Ambari Cluster Provision with Docker

This project presents a tool to quickly provide a large Ambari cluster on a cloud environment, with all Ambari-Agents running inside Docker containers. And each Virtual Machine is used to hold many Docker containers running Ambari-Agents. It's supposed to be a complementary to the work of Cloudbreak.

All of the Docker containers and VMs are part of the same Weave network, so they can all communicate with each other. SSH service is provided to log into Docker containers from the VMs inside the cluster. All of the master services are on VMs with a public IP, so that you can still use the UIs for services like NameNode, ResourceManager, etc.

Because of multiple Docker containers in one VM, we end up saving a lot of resources on cloud environments. And the Docker image can be pre-installed with HDP bits to save space and time during the Ambari installation (which can be done via UI or blueprints).


Only the command “request” depends on Google Compute Engine. Other parts of this tool are platform independent. See section “Extend to Any Other Platform” for more information Run python to see usage

python request

--request a cluster from GCE, generate the configuration for the cluster. Parameters:
<the name of the cluster>, suggestion: {yourname}-group-a
<number of VMs>
<number of dockers each VMs>
<number of service servers>, directly install Ambari-Agent, not inside Dockers
<number of ambari-server>, either 0 or 1

python up

--run all Ambari-agents and Ambari-server of the cluster. Parameters:
<the name of the cluster>

python merge

--run all Ambari-agents in the cluster, use the Ambari-Server in another cluster. Parameters:
<the name of the cluster to be merged>
<the name of the cluster to be extended>

python merge

--run all Ambari-agents in the cluster, providing the Ambari-Server. Parameters:
<the name of the cluster to be merged>
<Weave IP of the Ambari-server>
<External IP of the Ambari-server>

python list

--list all the cluster

python show

--show cluster information. Parameters:
<the name of the cluster>

python help

show help info

Quick Start

  • Step 1: Download the code to your own computer, or anywhere has the access to GCE controller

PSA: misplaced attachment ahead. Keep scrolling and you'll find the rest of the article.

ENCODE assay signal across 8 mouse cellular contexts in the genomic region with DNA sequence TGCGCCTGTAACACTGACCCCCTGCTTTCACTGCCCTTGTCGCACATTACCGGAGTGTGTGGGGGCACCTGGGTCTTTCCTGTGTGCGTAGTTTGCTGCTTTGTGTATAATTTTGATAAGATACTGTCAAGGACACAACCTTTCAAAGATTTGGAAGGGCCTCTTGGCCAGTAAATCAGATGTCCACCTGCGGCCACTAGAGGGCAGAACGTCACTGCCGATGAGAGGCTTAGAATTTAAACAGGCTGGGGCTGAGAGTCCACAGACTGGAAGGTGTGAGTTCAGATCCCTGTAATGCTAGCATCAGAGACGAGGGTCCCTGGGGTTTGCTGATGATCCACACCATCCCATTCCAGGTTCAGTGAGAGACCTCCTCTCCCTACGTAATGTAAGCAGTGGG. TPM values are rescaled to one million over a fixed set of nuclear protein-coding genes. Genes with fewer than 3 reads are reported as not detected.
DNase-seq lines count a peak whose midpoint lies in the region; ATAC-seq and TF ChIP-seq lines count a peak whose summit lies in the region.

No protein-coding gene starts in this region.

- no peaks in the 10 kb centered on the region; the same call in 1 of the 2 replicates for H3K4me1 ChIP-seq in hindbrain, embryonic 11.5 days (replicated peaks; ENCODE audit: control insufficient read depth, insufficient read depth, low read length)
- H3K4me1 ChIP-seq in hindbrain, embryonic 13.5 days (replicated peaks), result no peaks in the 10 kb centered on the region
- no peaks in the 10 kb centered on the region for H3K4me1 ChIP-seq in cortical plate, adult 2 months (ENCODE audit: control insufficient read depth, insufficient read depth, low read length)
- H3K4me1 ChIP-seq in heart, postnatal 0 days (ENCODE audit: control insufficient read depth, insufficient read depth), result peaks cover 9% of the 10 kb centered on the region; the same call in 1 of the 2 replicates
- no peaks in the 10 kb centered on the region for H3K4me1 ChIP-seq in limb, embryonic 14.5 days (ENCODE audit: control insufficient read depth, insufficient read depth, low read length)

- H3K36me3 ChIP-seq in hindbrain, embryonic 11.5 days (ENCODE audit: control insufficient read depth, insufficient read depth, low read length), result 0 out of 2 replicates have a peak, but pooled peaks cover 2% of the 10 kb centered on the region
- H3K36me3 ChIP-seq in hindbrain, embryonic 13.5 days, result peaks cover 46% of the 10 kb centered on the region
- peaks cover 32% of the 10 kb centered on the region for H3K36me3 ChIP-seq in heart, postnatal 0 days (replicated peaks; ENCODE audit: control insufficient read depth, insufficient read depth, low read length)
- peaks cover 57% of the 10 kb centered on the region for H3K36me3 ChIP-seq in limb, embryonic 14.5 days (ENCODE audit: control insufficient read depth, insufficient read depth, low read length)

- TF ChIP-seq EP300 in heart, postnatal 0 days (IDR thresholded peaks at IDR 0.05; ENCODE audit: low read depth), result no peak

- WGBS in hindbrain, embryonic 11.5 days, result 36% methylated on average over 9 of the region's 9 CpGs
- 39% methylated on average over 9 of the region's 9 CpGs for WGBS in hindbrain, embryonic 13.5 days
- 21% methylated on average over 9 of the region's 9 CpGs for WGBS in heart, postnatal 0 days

• Step 2: Copy example/config.ini to config/config.ini

  • Step 3: Modify the following values in config/config.ini

    • output_folder
    • gce_controller_ip
    • gce_controller_key_file
    • vm_key_file
  • Step 4: Add SSH key and password for your Ambari-Agents in Docker

    • open file: docker_image/Yum_Dockerfile
    • change the two lines: {ENV AUTHORIZED_KEYS} and {ENV ROOT_PASS}
  • Step 5: Use the command line to request 2 Virtual Machine from GCE, each Virtual Machine is configured to have 6 Docker containers (which means 6 Ambari-Agents). Also this command request 2 Virtual Machine to install Ambari-Agent directly (not in Docker), these 2 Virtual Machines are supposed to hold Masters like NameNode or HBase Master. Finally this command request 1 Virtual Machine to install Ambari-Server

      python request {yourname}-group-a 2 6 2 1
  • Step 6: Run all configuration for this cluster

      python up {yourname}-group-a
  • Step 7: This is supposed to be a bug, see section “Issues” for more information

    • Log into your Ambari-server machine, run “ambari-server start”.
  • Step 8: Operate on Ambari-server web GUI

    • Add agents: docker-[0-11]-{yourname}-group-a.weave.local
    • Add agents: {yourname}-group-a-service-server-[1-2].weave.local
    • Choose manual registration
    • Choose to install HDFS, YARN, HBase, Zookeeper, Ambari-Metrics

Add More Ambari-Agents

  • Step 9: Use the following command to request 2 Virtual Machine, each with 5 Ambari-agents.